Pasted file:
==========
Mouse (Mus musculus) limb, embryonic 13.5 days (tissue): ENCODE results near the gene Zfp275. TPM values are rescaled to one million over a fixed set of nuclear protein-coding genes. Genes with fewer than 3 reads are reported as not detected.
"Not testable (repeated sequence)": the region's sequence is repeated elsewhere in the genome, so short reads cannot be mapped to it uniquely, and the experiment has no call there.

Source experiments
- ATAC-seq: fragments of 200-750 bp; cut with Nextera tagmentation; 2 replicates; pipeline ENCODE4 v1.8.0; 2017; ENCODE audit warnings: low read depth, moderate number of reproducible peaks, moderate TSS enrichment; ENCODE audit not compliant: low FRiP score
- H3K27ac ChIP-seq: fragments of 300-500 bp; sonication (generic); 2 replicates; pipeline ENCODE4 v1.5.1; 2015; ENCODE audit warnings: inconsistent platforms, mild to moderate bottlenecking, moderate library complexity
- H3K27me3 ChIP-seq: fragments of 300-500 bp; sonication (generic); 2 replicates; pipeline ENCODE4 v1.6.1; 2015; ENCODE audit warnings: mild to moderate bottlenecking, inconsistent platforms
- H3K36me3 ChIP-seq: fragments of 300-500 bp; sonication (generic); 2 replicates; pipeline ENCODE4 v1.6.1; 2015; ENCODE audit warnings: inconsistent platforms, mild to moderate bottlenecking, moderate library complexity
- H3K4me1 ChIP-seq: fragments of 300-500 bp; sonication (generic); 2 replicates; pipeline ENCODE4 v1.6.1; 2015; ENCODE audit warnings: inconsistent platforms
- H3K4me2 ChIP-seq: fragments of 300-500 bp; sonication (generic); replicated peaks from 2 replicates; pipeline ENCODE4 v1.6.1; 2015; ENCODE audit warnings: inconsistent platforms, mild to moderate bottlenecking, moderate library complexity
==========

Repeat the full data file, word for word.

Mouse (Mus musculus) limb, embryonic 13.5 days (tissue): ENCODE results near the gene Zfp275. TPM values are rescaled to one million over a fixed set of nuclear protein-coding genes. Genes with fewer than 3 reads are reported as not detected.
"Not testable (repeated sequence)": the region's sequence is repeated elsewhere in the genome, so short reads cannot be mapped to it uniquely, and the experiment has no call there.

Source experiments
- ATAC-seq: fragments of 200-750 bp; cut with Nextera tagmentation; 2 replicates; pipeline ENCODE4 v1.8.0; 2017; ENCODE audit warnings: low read depth, moderate number of reproducible peaks, moderate TSS enrichment; ENCODE audit not compliant: low FRiP score
- H3K27ac ChIP-seq: fragments of 300-500 bp; sonication (generic); 2 replicates; pipeline ENCODE4 v1.5.1; 2015; ENCODE audit warnings: inconsistent platforms, mild to moderate bottlenecking, moderate library complexity
- H3K27me3 ChIP-seq: fragments of 300-500 bp; sonication (generic); 2 replicates; pipeline ENCODE4 v1.6.1; 2015; ENCODE audit warnings: mild to moderate bottlenecking, inconsistent platforms
- H3K36me3 ChIP-seq: fragments of 300-500 bp; sonication (generic); 2 replicates; pipeline ENCODE4 v1.6.1; 2015; ENCODE audit warnings: inconsistent platforms, mild to moderate bottlenecking, moderate library complexity
- H3K4me1 ChIP-seq: fragments of 300-500 bp; sonication (generic); 2 replicates; pipeline ENCODE4 v1.6.1; 2015; ENCODE audit warnings: inconsistent platforms
- H3K4me2 ChIP-seq: fragments of 300-500 bp; sonication (generic); replicated peaks from 2 replicates; pipeline ENCODE4 v1.6.1; 2015; ENCODE audit warnings: inconsistent platforms, mild to moderate bottlenecking, moderate library complexity